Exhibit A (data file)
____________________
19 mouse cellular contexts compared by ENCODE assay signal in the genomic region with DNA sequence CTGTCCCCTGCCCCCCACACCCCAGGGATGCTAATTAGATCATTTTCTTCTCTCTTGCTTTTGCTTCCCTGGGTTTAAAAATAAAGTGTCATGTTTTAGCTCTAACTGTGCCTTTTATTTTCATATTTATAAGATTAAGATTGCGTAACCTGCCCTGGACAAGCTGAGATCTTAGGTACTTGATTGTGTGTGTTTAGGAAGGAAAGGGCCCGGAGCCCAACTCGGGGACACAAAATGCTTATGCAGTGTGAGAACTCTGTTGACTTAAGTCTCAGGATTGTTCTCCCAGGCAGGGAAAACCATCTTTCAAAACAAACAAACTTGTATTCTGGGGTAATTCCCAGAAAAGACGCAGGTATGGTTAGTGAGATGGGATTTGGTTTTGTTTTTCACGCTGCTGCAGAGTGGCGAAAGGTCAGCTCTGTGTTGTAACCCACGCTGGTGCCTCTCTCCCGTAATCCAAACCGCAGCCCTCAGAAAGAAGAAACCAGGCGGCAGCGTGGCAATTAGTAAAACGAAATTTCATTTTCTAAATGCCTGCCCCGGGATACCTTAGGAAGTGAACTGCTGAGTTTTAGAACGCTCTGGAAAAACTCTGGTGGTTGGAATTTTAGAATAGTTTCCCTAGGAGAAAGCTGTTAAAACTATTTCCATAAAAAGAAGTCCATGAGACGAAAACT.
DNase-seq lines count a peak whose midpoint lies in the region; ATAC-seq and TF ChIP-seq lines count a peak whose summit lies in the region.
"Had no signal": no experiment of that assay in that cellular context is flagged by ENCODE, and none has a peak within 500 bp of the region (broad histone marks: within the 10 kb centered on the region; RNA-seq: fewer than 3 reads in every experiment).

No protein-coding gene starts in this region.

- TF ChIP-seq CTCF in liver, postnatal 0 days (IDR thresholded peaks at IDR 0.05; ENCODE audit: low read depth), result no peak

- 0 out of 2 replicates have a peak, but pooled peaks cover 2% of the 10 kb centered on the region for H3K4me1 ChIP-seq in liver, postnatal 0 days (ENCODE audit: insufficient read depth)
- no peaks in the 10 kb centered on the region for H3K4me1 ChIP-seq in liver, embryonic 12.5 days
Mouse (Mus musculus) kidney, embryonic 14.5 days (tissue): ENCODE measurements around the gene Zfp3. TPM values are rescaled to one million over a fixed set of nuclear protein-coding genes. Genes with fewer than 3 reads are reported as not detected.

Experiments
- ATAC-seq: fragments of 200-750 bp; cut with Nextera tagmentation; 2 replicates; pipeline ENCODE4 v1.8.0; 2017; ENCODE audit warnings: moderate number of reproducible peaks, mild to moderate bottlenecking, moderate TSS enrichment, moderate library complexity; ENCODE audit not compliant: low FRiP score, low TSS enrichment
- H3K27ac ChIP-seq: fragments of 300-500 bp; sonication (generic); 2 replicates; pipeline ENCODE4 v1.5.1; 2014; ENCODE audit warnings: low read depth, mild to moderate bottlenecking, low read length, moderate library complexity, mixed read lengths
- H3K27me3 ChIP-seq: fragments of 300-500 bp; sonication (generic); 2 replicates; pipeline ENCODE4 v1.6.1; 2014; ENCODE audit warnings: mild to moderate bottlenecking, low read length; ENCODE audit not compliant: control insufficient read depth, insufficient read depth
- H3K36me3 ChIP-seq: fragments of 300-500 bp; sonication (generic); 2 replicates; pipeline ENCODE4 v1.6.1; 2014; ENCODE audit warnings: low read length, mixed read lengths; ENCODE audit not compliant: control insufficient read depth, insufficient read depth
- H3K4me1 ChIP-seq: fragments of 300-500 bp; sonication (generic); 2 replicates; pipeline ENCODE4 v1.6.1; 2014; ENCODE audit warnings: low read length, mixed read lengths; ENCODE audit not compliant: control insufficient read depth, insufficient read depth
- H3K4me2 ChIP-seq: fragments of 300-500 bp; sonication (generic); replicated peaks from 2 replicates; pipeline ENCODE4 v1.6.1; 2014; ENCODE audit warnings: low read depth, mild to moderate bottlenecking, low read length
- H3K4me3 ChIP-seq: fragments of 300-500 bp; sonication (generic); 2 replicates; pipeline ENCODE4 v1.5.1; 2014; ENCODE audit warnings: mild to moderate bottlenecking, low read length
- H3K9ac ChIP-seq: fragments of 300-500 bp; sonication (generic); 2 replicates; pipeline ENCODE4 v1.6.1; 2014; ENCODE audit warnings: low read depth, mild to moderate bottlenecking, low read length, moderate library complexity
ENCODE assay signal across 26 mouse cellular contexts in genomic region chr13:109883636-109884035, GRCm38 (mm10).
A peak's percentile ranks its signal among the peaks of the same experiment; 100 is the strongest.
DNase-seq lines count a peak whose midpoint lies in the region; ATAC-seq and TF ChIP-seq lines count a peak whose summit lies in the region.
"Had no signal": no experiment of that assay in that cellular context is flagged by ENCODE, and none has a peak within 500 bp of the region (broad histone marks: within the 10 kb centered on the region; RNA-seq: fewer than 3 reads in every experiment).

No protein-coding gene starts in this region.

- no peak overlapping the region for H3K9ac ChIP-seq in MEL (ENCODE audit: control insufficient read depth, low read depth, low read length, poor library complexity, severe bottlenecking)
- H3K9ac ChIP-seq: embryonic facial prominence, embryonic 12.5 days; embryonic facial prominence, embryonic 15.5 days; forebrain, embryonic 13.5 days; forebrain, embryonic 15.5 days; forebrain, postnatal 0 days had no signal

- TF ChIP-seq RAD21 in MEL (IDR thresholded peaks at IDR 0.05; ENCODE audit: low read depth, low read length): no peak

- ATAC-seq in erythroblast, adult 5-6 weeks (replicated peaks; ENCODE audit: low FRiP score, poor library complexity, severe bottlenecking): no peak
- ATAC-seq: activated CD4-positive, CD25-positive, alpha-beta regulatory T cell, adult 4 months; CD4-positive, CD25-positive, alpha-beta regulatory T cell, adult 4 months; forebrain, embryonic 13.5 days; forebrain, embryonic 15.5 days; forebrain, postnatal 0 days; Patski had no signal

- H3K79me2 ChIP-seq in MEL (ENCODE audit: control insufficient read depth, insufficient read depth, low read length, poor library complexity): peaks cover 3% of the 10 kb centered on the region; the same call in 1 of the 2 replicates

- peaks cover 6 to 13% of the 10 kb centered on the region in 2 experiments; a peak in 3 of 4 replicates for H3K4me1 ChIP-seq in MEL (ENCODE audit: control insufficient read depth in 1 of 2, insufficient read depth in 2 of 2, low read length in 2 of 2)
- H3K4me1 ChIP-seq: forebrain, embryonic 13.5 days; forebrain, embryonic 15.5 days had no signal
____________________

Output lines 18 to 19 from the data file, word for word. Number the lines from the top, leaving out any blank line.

ENCODE assay signal across 26 mouse cellular contexts in genomic region chr13:109883636-109884035, GRCm38 (mm10).
A peak's percentile ranks its signal among the peaks of the same experiment; 100 is the strongest.